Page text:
An all girls college sorority house in Canada is terrorized by a mysterious psycho whose trademark is leaving frightening and obscene phonecalls before he kills off the pretty coeds. The film was inspired by a series of murders that took place in the Westmount section of Montreal, in the province of Quebec, Canada, and the urban legend "The Babysitter and the Man Upstairs". Directed by Bob Clark (of Porky's and A Christmas Story fame) this film was one of the main blueprints for the future 80s slasher craze along with early 70s Italian giallo cinema (which came before it) and Halloween which followed it four years later.
In 1963, a young boy named Michael Myers kills his sister and is committed to a mental hospital. 25 years later he breaks out and heads back to his hometown of Haddonfield to wreak terror on the unsuspecting townspeople. Meanwhile, the local high schoolers including the bookish Laurie Strode (Jamie Lee Curtis) are getting ready for another fun Halloween night, not knowing the terror that's in store. Their only chance is Michael’s longtime psychologist Dr. Loomis (Donald Pleasence) who aims to stop his patient's reign of bloody havoc at all costs. Unlike many of its imitators, Halloween contains little graphic violence and gore. In 2006, it was selected for preservation in the United States National Film Registry by the Library of Congress as being "culturally, historically, or aesthetically significant".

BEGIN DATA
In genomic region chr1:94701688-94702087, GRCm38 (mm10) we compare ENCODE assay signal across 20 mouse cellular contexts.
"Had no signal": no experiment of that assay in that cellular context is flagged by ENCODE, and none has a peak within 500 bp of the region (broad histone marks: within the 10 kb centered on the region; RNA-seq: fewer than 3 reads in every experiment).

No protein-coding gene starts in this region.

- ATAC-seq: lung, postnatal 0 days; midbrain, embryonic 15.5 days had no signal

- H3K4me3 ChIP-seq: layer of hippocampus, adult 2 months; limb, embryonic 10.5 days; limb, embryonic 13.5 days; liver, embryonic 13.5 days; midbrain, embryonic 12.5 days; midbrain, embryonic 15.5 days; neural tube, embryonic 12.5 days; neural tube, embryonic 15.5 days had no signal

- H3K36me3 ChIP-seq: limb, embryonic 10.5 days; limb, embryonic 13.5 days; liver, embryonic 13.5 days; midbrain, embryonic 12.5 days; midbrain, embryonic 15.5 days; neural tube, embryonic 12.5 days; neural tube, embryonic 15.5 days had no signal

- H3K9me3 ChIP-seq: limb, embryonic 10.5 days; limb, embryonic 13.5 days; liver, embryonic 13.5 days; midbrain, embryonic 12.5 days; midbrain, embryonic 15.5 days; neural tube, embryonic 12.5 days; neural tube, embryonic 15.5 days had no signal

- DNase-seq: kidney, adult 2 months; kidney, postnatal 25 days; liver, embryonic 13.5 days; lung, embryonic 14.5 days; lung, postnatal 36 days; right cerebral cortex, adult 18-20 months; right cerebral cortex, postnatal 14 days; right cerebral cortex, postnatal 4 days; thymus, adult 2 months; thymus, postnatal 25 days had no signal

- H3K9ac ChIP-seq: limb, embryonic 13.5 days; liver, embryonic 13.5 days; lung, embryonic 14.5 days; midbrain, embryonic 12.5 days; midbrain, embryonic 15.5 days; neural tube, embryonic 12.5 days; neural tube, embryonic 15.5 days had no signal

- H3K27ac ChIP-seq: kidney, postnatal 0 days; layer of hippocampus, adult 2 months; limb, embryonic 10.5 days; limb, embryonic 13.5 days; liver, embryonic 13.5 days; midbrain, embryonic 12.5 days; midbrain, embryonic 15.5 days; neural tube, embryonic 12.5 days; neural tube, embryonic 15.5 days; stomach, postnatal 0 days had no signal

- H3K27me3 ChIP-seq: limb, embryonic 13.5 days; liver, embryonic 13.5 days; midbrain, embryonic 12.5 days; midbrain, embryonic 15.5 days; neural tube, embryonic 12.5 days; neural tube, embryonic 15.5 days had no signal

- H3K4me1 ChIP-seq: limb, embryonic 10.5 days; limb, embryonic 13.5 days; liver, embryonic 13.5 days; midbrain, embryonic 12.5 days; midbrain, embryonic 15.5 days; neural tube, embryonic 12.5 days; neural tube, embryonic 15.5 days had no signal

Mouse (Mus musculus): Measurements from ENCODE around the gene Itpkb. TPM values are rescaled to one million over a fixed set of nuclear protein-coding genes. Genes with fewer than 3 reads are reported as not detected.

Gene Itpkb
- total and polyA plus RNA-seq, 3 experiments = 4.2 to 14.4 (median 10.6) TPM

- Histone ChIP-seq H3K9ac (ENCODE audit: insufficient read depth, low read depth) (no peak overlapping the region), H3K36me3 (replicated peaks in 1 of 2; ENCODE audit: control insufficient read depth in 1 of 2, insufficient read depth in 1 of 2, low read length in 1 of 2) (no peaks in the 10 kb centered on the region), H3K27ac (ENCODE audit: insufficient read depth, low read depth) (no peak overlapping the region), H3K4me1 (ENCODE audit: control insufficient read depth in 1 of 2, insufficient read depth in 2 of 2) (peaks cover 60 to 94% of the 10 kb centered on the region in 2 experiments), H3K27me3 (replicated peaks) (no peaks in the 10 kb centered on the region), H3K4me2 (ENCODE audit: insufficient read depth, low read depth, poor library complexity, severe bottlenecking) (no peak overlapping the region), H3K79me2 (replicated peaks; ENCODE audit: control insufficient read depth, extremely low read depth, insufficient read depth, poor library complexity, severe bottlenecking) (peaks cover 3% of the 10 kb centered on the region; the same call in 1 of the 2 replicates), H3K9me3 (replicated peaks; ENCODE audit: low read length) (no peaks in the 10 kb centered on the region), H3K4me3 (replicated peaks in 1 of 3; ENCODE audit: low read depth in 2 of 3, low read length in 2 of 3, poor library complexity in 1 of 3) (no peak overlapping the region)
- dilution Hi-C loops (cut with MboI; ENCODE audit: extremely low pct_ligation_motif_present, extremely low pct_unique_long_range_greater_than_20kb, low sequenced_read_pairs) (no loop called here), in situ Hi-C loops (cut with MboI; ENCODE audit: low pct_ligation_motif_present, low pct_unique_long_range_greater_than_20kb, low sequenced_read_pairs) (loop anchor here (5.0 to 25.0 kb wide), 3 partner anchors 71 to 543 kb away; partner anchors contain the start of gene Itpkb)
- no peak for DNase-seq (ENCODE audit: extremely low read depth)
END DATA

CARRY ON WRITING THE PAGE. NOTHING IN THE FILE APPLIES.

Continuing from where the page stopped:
In 1958, a young boy named Jason Voorhees drowned while nearby camp counselors were making love. Ever since, the defunct Camp Crystal Lake has had what locals refer to as a "death curse" due to mysterious mishaps that occurred over the years. When the camp finally reopens decades later, a new group of counselors arrive including Alice (Adrienne King) a happy go lucky teen. As she and the other trainees get the rundown place back in shape, strange things begin happening once again and Alice soon encounters a killer that's on a mission of bloody revenge. TRIVIA: The film was shot in and around the townships of Blairstown and Hope, New Jersey in the fall (September) of 1979. The camp scenes were shot on a working Boy Scout camp, Camp No-Be-Bo-Sco.